Are Britain’s heritage attractions inclusive?

Research commissioned by specialist heritage insurer, Ecclesiastical, has revealed many parents of children with special needs feel uncomfortable or unwelcome while visiting museums, art galleries, theatres, stately homes or castles with their children.

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Drone Surveys

Your surveys no longer need to be done on a wing and a prayer

The use of unmanned aerial systems (UAS) is rapidly expanding as the carers and keepers of old buildings and churches learn how much easier and more cost-effective completing surveying and maintenance projects can be with the professional use of drones.

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Lightning Protection

When lightning strikes are you protected against this act of God?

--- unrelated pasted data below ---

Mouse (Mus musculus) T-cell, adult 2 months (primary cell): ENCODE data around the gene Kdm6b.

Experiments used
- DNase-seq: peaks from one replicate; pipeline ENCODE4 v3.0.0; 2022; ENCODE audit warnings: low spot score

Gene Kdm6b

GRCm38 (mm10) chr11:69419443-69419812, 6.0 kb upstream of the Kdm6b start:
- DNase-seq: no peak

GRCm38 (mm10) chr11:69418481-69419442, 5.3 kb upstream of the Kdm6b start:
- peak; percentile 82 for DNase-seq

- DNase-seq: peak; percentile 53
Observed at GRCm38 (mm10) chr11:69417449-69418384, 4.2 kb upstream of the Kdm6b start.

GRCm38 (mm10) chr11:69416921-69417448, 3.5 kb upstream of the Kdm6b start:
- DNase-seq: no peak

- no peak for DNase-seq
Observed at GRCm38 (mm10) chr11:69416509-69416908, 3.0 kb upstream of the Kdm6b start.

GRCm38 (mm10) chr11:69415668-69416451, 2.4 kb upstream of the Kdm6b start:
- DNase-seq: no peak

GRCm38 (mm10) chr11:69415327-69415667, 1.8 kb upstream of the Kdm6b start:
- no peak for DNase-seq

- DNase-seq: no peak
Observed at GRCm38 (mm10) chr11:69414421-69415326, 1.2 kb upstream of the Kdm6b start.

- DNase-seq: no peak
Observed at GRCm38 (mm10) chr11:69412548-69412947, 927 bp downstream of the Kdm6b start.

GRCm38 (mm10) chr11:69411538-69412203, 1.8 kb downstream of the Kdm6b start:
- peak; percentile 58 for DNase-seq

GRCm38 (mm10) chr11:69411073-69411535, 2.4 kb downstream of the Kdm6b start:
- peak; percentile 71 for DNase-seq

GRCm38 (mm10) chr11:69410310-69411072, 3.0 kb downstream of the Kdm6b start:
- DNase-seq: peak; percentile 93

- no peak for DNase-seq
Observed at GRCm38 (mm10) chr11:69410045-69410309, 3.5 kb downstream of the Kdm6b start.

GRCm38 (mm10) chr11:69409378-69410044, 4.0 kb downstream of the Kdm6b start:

The issue of lightning protection in churches is one that has exercised this publication for many years. In this four-part series of spotlights on the issue we will be revisiting various aspects of the subject, beginning with an overview of current thinking.

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Heritage Roofing

Heritage Roofing Register - a helping hand for architects

A unique register of heritage roofing specialists is providing much needed help and assurance for architects and specifiers when working on heritage projects. The Register is the brainchild of the UK’s largest roofing trade association, the National Federation of Roofing Contractors (NFRC).

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Heritage Crime

The development of the Heritage Crime Programme in England

Mark Harrison, Head of Heritage Crime Strategy at Historic England, outlines the development of their Heritage Crime Programme.

Historic England defines heritage crime as: "Any offence which harms the value of England's heritage assets and their settings to this and future generations."

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Fire Guidance


Fire guidance for churches and heritage buildings

Fires in churches and heritage buildings have a number of causes and can have devastating consequences – not only in terms of damage to property, but also as the cause of serious injury and even loss of life.